Sri Lanka is an ageing country. By 2041, a quarter of the country’s population will be older than 60 years, rising from 12.4% in 2012. An older population’s productivity is lower, which leads to declining growth. Japan, which is at an even more advanced stage of the crisis, is partly addressing the problem with immigrants. In Sri Lanka, immigration is a political hot potato. Muthukumarana says that to spur growth over the long-term, Sri Lanka needs to make its young people as productive as possible. However, most of Sri Lanka’s top talents are performing repetitive, mundane work.
Many graduates from state universities are doing simple jobs in government offices. These are tasks that are easy to automate with bots. Such automation will release highly qualified Sri Lankans from the mundane, freeing them to think and be creative. “What differentiates humans is that we can be creative. Are our most qualified people creating things we could sell? If our young talent is allowed to do this, we can create a competitive service-based economy, and by services, I don’t mean call centres which are at the lowest level of value creation, but things like software engineering and consulting,” Muthukumarana says.
“What differentiates humans is that we can be creative. Are our most qualified people creating things we could sell? If our young talent is allowed to do this, we can create a competitive service-based economy, and by services, I don’t mean call centres which are at the lowest level of value creation, but things like software engineering and consulting,”
Most people fear that technology will take away their jobs, especially in an economy as protected as Sri Lanka. However, automating mundane processes allows these individuals to move up the value chain and find more fulfiling work. Muthukumarana says that Sri Lankans being unhappy with their current jobs is what leads to brain drain overseas. In addition to an ageing population, a portion of the most talented individuals leave the country, depriving Sri Lanka of critical resources it requires to grow.
Muthukumarana, an IT Engineer with an interest in economics, says that the time to act is now, to change curricula in the education system to take advantage of automation and plug into high value-added services. “Even Singapore, a developed economy, is growing faster than us. If we delay, countries like Cambodia and Myanmar will surpass Sri Lanka. But we can’t wait for someone to change the way things work for us. Some of us can do something about it, especially in the new generation, which is why we founded Potenza.” Potenza advises on digital technologies and creates smart solutions for software systems in companies to reach their full potential, allowing them to free their employees to think and be creative.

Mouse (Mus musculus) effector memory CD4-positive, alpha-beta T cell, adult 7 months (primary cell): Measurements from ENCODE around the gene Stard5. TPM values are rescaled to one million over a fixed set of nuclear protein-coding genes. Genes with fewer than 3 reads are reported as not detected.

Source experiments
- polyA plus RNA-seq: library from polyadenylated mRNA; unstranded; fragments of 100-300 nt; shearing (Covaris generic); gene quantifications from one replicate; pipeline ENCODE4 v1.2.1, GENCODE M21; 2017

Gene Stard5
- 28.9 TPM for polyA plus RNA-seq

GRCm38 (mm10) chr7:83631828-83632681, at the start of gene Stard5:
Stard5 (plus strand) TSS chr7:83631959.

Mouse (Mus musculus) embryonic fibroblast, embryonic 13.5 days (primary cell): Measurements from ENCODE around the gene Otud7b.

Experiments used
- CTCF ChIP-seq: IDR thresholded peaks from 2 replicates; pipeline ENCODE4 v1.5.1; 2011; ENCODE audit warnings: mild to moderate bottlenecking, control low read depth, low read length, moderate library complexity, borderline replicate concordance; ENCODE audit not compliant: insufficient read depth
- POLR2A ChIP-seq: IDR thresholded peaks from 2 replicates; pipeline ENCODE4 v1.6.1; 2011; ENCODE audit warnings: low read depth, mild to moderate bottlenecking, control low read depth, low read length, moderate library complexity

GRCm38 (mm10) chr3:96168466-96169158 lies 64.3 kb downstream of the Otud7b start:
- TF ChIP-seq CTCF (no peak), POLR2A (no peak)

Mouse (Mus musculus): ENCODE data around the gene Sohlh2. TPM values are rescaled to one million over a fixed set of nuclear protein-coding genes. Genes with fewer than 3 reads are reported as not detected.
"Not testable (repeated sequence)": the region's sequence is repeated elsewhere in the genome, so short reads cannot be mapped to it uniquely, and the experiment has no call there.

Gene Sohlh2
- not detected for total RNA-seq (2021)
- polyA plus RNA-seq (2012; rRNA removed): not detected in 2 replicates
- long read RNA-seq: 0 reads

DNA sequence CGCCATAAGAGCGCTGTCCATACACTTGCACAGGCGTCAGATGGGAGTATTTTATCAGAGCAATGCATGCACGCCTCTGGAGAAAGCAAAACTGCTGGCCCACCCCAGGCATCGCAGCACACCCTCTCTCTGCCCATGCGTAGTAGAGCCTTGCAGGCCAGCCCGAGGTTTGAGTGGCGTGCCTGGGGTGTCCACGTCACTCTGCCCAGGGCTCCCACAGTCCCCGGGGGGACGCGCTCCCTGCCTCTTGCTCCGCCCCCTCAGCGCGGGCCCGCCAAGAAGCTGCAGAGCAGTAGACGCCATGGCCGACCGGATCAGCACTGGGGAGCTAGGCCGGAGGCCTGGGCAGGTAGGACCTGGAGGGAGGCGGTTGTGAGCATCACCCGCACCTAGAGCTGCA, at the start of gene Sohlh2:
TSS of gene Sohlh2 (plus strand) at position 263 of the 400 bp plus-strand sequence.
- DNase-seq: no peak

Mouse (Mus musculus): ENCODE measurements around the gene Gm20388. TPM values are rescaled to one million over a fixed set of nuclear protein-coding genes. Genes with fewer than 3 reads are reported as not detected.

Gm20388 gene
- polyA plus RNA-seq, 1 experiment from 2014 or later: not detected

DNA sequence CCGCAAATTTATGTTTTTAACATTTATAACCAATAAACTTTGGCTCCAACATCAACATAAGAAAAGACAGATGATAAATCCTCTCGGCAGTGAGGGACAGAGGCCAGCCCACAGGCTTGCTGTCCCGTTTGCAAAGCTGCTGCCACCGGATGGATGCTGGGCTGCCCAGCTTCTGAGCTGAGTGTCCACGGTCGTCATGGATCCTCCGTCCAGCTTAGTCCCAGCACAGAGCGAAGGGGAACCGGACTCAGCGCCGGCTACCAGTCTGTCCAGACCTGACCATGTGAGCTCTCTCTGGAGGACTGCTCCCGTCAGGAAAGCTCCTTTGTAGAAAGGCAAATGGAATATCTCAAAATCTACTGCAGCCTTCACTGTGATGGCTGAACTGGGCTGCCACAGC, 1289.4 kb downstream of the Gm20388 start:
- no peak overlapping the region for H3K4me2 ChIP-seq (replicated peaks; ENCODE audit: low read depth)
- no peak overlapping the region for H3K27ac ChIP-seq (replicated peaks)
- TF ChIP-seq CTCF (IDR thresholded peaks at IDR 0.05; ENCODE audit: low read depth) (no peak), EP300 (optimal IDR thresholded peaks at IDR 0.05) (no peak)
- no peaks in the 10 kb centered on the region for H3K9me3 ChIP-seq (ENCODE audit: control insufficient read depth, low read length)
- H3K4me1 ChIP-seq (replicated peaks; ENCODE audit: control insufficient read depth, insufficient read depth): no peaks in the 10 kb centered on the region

Some of these could be software that a firm already owns, but operates in a silo, which forces employees to download data from one system and input it into another. Potenza integrates these systems and provides support. Most of Potenza’s clients are overseas but Muthukumarana says there are some banks and larger companies that have embraced robotics in Sri Lanka. “This doesn’t mean that automation is limited to them. Robotics can be used in any industry in any process, at the very least, to automate basic tasks.” Nearly all digital solutions Potenza provides are in the market and the firm customises them for client needs. Muthukumarana estimates that Potenza has to create new products 5% of the time.
One such product created was for one of the largest retailers in South East Asia, which needed to settle over 8,000 invoices daily, but was doing so manually. The platform engages with suppliers on the cloud and communicates with SAP systems to process payments. Potenza will publish this platform for use by other retailers as well. Muthukumarana says if others too can create products such as these, it would bring greater foreign exchange to Sri Lanka and help the country transition faster from its recently bestowed upper-middle-income status, to a high-income economy.
Potenza drew $1 million in revenue in just its second year of business and is now establishing an office in Singapore to further expand into South East Asia faster. “One thing we always tell companies is to adopt robotics into your business sustainably. It makes your people happy, and they will contribute more to your growth. So far, we haven’t been wrong.”